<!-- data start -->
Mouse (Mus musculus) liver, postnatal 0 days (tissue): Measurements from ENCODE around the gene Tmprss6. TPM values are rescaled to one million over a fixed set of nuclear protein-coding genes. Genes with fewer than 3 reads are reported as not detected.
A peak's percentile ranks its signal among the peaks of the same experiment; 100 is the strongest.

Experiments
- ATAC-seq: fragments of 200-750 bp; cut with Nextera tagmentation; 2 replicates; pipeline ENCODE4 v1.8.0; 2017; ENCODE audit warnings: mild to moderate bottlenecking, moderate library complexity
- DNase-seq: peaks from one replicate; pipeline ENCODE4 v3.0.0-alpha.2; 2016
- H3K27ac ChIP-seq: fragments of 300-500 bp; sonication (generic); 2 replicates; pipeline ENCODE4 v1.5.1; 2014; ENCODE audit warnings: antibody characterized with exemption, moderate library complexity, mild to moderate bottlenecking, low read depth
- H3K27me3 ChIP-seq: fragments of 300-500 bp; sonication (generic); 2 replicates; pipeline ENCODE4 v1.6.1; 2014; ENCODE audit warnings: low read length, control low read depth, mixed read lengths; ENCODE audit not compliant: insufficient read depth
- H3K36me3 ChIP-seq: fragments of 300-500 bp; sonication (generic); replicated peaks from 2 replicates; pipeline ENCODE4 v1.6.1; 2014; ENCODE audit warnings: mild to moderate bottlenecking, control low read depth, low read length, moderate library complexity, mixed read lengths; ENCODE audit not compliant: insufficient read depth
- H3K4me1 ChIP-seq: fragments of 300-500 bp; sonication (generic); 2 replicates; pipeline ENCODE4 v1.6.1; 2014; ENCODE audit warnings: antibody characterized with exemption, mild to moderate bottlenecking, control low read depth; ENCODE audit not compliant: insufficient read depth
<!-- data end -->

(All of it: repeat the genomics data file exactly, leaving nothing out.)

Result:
Mouse (Mus musculus) liver, postnatal 0 days (tissue): Measurements from ENCODE around the gene Tmprss6. TPM values are rescaled to one million over a fixed set of nuclear protein-coding genes. Genes with fewer than 3 reads are reported as not detected.
A peak's percentile ranks its signal among the peaks of the same experiment; 100 is the strongest.

Experiments
- ATAC-seq: fragments of 200-750 bp; cut with Nextera tagmentation; 2 replicates; pipeline ENCODE4 v1.8.0; 2017; ENCODE audit warnings: mild to moderate bottlenecking, moderate library complexity
- DNase-seq: peaks from one replicate; pipeline ENCODE4 v3.0.0-alpha.2; 2016
- H3K27ac ChIP-seq: fragments of 300-500 bp; sonication (generic); 2 replicates; pipeline ENCODE4 v1.5.1; 2014; ENCODE audit warnings: antibody characterized with exemption, moderate library complexity, mild to moderate bottlenecking, low read depth
- H3K27me3 ChIP-seq: fragments of 300-500 bp; sonication (generic); 2 replicates; pipeline ENCODE4 v1.6.1; 2014; ENCODE audit warnings: low read length, control low read depth, mixed read lengths; ENCODE audit not compliant: insufficient read depth
- H3K36me3 ChIP-seq: fragments of 300-500 bp; sonication (generic); replicated peaks from 2 replicates; pipeline ENCODE4 v1.6.1; 2014; ENCODE audit warnings: mild to moderate bottlenecking, control low read depth, low read length, moderate library complexity, mixed read lengths; ENCODE audit not compliant: insufficient read depth
- H3K4me1 ChIP-seq: fragments of 300-500 bp; sonication (generic); 2 replicates; pipeline ENCODE4 v1.6.1; 2014; ENCODE audit warnings: antibody characterized with exemption, mild to moderate bottlenecking, control low read depth; ENCODE audit not compliant: insufficient read depth